He did it his way | Sunday Observer

He did it his way

Kovindu de Saram and  Gananath
Kovindu de Saram and Gananath

Let’s start at the beginning the do-ray-me of music and present a bouquet to ‘Mrs Frank Sinatra’ who never fails to inject a delightful sense of humour if she decides to compere a show. And in this instance she did. I’m referring to Volume 4 of the Great American Songbook that was staged by the popular vocalist/saxophonist Gananath Dasanayake and his successful band En Route, at the British School Auditorium on October 20. “Mrs. Frank Sinatra” moved unobtrusively from the wings to the stage and set the pace for what followed as Gananath and En Route swung into a toe-tapping version of Stevie Wonder’s celebrated Sunshine of My Life complete with an easy and rhythmic sax solo.

From that point on, the audience who were not diehard fans of screaming guitars and thumping bass lines, lapped up the songs that were presented and enjoyed themselves like they never had.

What followed was a cohesive Day In and Day Out which belonged to Frank Sinatra and En Route spiced it up with a string bass solo by Shobi Perera and a quick drum solo by the young Charith Fernando. With Strangers In The Night and an up tempo beat of Irving Berlin’s Cheek to Cheek the evening took the audience to a sparkling arrangement by Shobi Perera of Jerome Kern’s Ole Man River, so much so that you could feel the thrust of the waves against the moving boat.

At this point I must commend Gananath for the selection of the backdrops to suit each of his songs. What’s more, say well done to the members of his band who were a rock behind him, attentive and strong in presentation.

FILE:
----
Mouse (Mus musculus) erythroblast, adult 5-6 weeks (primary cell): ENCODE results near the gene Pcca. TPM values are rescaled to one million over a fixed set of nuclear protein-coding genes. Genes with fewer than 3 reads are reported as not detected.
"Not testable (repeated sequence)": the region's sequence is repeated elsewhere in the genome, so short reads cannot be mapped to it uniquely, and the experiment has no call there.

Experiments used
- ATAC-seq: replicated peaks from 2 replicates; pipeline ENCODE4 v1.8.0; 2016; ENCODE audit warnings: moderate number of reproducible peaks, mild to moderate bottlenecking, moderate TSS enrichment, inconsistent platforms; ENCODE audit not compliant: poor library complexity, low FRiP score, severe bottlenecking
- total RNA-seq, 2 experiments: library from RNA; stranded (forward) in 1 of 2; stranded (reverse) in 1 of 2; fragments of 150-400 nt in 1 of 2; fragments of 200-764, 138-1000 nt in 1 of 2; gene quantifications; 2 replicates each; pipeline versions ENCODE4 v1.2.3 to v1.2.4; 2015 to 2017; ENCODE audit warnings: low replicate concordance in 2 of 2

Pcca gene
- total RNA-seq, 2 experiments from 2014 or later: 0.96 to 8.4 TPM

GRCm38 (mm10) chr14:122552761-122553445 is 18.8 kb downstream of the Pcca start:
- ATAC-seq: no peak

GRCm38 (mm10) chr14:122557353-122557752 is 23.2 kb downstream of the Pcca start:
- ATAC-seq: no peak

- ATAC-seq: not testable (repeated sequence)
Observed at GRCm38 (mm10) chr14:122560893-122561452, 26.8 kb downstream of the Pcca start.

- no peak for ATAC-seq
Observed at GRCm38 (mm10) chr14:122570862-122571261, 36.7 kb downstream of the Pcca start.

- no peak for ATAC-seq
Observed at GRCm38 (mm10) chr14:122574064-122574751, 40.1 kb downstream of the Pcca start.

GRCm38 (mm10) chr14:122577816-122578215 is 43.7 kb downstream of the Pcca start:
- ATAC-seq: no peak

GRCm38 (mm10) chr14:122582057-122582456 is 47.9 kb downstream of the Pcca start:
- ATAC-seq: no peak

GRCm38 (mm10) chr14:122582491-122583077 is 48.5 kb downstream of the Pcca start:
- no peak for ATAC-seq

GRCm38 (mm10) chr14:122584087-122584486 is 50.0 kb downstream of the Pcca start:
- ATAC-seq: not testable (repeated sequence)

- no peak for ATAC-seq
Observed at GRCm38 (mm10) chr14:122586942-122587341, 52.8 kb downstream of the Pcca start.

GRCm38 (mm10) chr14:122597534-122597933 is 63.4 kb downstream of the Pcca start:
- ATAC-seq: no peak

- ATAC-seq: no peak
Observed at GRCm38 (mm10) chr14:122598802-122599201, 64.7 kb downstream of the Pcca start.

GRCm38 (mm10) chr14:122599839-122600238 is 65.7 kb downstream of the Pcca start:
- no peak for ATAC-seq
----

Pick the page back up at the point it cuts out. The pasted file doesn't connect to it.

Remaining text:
With Dilip Seneviratne on piano, Shobi Perera plucking his beloved bass, Ramesh Nonis fluid as usual on guitar and Charith Fernando slick on drums, not forgetting young Madhava Perera on keyboards, embellishing the whole with his brass sounds.

Days of Wine and Roses was the prelude to the entrance of the medical college colleague Kovindu de Saram whose dialogue skits with Gananath never failed to draw laughter from the audience.

His, Memories are Made of This and then Sammy Davis Jnr’s Mr Bo Jangles which took me back to my radio broadcast years when we presenters played this song relentlessly. But the big surprise at this stage of the concert was to see the fantastic flautist Surekha Amerasinghe walk in on stage to join Gananath and En Route in the Benny Goodman favourite East of the Sun.

Surekha’s confident and careful articulation on the flute is hard to beat and she stayed to move into the bossa Girl From Ipenema giving the songs a new attraction that delighted the audience. What followed was The Song Is You with Ramesh Nonis flying off on a smooth guitar solo. But above all to see the calm, cool Maxi Rozairo move from the audience, shift the chair in front of him and walk on stage in no haste, was a joy.

And then to hear him sing after all these stay-at-home years was a greater joy.

The song Hello Dolly took on a new dressing. Maxi, your fans need to hear you more. The reunion of the three - Gananath, Kovindu and Bimal Wimalaratne with Something Stupid and Blue Moon tossed around was an act in itself.

Gananath steered the enjoyable concert to a close with other favourites from the American Song book – I Left My Heart in San Francisco, New York, New York and with his closure, before which he told the audience that he is taking a hiatus from the American Songbook series and stage and sang his thoughts that we all know as associated with Frank Sinatra and sang...

“My friend I’ll say it clear
I’ll state my case of which I’m certain
I’ve lived a life that’s full
I’ve travelled each and every highway
But more, much more than this I did it my way......”

 

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